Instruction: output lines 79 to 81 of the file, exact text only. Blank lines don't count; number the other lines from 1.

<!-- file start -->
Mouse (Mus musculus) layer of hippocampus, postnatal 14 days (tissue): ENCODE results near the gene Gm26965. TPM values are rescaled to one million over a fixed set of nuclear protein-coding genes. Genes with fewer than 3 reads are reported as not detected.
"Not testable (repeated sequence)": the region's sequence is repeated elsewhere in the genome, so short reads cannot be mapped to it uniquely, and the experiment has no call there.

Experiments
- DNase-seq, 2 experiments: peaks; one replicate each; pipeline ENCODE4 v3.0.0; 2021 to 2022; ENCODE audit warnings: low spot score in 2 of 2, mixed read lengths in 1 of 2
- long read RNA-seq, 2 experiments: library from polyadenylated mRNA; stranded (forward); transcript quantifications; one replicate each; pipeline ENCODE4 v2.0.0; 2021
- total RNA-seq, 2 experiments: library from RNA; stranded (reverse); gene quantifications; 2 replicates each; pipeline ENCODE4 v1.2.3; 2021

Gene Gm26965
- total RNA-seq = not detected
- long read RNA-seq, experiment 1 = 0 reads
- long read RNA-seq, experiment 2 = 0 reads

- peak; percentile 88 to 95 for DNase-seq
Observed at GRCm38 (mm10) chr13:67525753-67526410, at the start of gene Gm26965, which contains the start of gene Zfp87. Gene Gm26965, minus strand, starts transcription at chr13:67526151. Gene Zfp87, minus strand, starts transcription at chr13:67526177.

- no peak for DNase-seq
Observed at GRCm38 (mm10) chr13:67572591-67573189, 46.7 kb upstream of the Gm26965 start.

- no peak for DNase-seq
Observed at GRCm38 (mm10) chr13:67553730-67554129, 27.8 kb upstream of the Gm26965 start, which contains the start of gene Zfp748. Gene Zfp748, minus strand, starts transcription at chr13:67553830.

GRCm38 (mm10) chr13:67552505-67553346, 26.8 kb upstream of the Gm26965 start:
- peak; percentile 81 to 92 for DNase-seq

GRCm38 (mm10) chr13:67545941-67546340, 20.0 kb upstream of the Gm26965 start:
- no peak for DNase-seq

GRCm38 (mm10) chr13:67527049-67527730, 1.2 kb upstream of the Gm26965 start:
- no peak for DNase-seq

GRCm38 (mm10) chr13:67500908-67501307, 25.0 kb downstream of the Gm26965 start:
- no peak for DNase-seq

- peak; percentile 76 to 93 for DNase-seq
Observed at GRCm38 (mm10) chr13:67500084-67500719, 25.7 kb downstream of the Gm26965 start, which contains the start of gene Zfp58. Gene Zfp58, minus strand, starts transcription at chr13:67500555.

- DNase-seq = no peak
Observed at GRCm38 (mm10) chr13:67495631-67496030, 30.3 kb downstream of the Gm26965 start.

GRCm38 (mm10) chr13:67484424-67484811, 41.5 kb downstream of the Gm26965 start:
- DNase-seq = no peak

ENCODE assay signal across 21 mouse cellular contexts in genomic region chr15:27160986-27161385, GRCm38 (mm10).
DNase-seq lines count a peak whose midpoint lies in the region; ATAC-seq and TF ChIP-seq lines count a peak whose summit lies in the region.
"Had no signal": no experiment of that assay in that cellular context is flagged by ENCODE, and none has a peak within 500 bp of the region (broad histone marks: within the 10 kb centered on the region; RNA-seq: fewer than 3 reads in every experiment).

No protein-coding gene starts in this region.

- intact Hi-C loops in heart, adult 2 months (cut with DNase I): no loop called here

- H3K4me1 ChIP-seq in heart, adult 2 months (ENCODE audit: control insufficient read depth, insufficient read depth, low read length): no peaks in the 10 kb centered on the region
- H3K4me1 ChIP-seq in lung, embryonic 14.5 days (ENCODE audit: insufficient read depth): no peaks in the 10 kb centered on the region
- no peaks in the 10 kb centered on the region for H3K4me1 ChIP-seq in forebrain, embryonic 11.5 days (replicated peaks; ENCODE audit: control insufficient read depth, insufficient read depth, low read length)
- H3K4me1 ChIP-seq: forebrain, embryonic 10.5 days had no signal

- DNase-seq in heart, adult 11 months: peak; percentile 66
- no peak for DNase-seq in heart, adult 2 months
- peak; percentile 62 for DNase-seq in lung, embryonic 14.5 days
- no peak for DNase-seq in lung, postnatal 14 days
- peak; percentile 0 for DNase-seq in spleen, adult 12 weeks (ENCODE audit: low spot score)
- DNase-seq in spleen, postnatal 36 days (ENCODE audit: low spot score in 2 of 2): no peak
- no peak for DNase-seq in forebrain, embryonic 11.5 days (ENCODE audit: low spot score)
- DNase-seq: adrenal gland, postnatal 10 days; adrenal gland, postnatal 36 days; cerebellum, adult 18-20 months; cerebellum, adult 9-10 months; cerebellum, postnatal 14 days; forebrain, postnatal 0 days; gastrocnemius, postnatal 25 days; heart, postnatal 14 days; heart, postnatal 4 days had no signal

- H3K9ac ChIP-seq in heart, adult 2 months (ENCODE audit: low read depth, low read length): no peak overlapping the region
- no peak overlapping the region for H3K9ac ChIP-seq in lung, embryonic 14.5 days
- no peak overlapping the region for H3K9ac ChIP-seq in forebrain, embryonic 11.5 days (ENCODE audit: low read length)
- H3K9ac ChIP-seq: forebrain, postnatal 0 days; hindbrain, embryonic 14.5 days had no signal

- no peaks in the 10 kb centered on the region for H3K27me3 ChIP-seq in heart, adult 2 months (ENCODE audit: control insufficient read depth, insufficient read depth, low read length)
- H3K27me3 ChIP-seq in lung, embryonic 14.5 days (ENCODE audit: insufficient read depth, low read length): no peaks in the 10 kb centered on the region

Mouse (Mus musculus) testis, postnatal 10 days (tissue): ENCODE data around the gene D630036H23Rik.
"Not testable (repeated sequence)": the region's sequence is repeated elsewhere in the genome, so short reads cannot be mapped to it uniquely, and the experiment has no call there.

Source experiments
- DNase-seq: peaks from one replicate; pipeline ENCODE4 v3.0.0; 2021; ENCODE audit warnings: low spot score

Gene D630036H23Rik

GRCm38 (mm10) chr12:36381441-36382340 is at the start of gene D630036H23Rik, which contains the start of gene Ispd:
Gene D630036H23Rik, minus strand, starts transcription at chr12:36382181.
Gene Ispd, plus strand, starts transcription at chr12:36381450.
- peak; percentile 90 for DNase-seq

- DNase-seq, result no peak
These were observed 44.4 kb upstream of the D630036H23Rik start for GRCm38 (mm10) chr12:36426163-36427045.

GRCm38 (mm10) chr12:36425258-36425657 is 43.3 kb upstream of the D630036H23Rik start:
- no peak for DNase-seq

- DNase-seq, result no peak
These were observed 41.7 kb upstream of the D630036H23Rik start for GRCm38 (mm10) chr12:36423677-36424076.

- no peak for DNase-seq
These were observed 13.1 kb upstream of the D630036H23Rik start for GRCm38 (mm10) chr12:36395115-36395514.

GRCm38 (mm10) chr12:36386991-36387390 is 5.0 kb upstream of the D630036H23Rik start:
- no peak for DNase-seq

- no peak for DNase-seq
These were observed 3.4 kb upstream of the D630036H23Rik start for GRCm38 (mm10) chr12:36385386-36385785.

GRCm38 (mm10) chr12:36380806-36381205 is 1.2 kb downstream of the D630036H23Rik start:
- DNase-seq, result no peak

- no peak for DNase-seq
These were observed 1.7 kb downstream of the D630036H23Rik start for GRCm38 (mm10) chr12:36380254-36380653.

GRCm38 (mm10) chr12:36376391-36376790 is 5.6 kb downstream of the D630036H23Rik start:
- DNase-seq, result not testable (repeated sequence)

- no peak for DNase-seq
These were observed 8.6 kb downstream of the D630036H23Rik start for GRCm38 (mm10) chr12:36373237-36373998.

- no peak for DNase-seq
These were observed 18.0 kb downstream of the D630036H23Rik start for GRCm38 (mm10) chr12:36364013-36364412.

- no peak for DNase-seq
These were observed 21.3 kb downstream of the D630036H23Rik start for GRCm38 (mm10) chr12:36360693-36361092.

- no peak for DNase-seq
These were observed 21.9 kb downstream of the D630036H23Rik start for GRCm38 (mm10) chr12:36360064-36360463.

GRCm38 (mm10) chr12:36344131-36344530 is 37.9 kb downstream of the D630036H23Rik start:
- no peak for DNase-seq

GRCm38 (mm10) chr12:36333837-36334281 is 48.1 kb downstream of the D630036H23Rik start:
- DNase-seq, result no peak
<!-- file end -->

GRCm38 (mm10) chr12:36376391-36376790 is 5.6 kb downstream of the D630036H23Rik start:
- DNase-seq, result not testable (repeated sequence)

- no peak for DNase-seq